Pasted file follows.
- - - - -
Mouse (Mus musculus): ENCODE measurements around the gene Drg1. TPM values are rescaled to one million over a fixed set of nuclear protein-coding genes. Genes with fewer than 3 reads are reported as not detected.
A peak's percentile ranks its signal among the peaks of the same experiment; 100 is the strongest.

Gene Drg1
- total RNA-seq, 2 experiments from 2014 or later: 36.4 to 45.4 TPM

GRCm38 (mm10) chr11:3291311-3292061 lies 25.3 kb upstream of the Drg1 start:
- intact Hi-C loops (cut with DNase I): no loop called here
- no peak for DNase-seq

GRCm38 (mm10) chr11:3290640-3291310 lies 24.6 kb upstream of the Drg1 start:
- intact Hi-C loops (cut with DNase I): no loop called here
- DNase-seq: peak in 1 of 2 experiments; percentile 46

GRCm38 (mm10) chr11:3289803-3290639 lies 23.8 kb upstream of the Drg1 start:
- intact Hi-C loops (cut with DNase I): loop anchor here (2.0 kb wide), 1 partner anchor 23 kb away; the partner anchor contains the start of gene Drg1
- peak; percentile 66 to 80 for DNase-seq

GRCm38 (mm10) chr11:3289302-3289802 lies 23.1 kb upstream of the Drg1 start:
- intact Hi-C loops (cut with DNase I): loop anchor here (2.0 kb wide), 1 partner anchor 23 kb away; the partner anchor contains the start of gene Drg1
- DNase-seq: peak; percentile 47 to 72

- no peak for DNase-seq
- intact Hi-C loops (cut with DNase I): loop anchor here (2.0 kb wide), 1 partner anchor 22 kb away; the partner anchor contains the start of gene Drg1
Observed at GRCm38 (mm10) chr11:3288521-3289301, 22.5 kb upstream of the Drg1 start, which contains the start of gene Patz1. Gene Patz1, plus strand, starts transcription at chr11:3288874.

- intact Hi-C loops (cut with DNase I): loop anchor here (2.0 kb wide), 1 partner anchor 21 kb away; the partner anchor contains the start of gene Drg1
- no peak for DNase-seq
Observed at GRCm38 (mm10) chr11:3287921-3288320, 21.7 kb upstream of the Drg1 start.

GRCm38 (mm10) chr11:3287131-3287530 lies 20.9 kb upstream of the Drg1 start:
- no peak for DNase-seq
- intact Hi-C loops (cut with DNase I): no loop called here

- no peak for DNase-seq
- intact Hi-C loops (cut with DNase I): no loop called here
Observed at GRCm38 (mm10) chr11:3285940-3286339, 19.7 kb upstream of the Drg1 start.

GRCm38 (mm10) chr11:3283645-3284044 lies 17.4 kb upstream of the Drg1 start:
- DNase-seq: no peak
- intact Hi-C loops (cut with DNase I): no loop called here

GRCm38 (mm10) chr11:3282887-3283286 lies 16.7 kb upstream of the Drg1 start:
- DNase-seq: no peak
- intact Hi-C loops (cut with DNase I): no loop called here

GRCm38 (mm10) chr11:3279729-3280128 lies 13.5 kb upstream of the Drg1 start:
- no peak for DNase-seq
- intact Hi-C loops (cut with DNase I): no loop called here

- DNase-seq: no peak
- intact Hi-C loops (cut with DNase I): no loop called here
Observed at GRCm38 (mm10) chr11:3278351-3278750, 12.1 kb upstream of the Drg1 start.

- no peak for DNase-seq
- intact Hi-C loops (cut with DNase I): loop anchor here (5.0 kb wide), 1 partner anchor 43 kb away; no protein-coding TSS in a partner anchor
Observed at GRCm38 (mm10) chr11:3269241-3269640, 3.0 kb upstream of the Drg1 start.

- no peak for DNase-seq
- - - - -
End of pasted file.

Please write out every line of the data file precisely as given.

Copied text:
Mouse (Mus musculus): ENCODE measurements around the gene Drg1. TPM values are rescaled to one million over a fixed set of nuclear protein-coding genes. Genes with fewer than 3 reads are reported as not detected.
A peak's percentile ranks its signal among the peaks of the same experiment; 100 is the strongest.

Gene Drg1
- total RNA-seq, 2 experiments from 2014 or later: 36.4 to 45.4 TPM

GRCm38 (mm10) chr11:3291311-3292061 lies 25.3 kb upstream of the Drg1 start:
- intact Hi-C loops (cut with DNase I): no loop called here
- no peak for DNase-seq

GRCm38 (mm10) chr11:3290640-3291310 lies 24.6 kb upstream of the Drg1 start:
- intact Hi-C loops (cut with DNase I): no loop called here
- DNase-seq: peak in 1 of 2 experiments; percentile 46

GRCm38 (mm10) chr11:3289803-3290639 lies 23.8 kb upstream of the Drg1 start:
- intact Hi-C loops (cut with DNase I): loop anchor here (2.0 kb wide), 1 partner anchor 23 kb away; the partner anchor contains the start of gene Drg1
- peak; percentile 66 to 80 for DNase-seq

GRCm38 (mm10) chr11:3289302-3289802 lies 23.1 kb upstream of the Drg1 start:
- intact Hi-C loops (cut with DNase I): loop anchor here (2.0 kb wide), 1 partner anchor 23 kb away; the partner anchor contains the start of gene Drg1
- DNase-seq: peak; percentile 47 to 72

- no peak for DNase-seq
- intact Hi-C loops (cut with DNase I): loop anchor here (2.0 kb wide), 1 partner anchor 22 kb away; the partner anchor contains the start of gene Drg1
Observed at GRCm38 (mm10) chr11:3288521-3289301, 22.5 kb upstream of the Drg1 start, which contains the start of gene Patz1. Gene Patz1, plus strand, starts transcription at chr11:3288874.

- intact Hi-C loops (cut with DNase I): loop anchor here (2.0 kb wide), 1 partner anchor 21 kb away; the partner anchor contains the start of gene Drg1
- no peak for DNase-seq
Observed at GRCm38 (mm10) chr11:3287921-3288320, 21.7 kb upstream of the Drg1 start.

GRCm38 (mm10) chr11:3287131-3287530 lies 20.9 kb upstream of the Drg1 start:
- no peak for DNase-seq
- intact Hi-C loops (cut with DNase I): no loop called here

- no peak for DNase-seq
- intact Hi-C loops (cut with DNase I): no loop called here
Observed at GRCm38 (mm10) chr11:3285940-3286339, 19.7 kb upstream of the Drg1 start.

GRCm38 (mm10) chr11:3283645-3284044 lies 17.4 kb upstream of the Drg1 start:
- DNase-seq: no peak
- intact Hi-C loops (cut with DNase I): no loop called here

GRCm38 (mm10) chr11:3282887-3283286 lies 16.7 kb upstream of the Drg1 start:
- DNase-seq: no peak
- intact Hi-C loops (cut with DNase I): no loop called here

GRCm38 (mm10) chr11:3279729-3280128 lies 13.5 kb upstream of the Drg1 start:
- no peak for DNase-seq
- intact Hi-C loops (cut with DNase I): no loop called here

- DNase-seq: no peak
- intact Hi-C loops (cut with DNase I): no loop called here
Observed at GRCm38 (mm10) chr11:3278351-3278750, 12.1 kb upstream of the Drg1 start.

- no peak for DNase-seq
- intact Hi-C loops (cut with DNase I): loop anchor here (5.0 kb wide), 1 partner anchor 43 kb away; no protein-coding TSS in a partner anchor
Observed at GRCm38 (mm10) chr11:3269241-3269640, 3.0 kb upstream of the Drg1 start.

- no peak for DNase-seq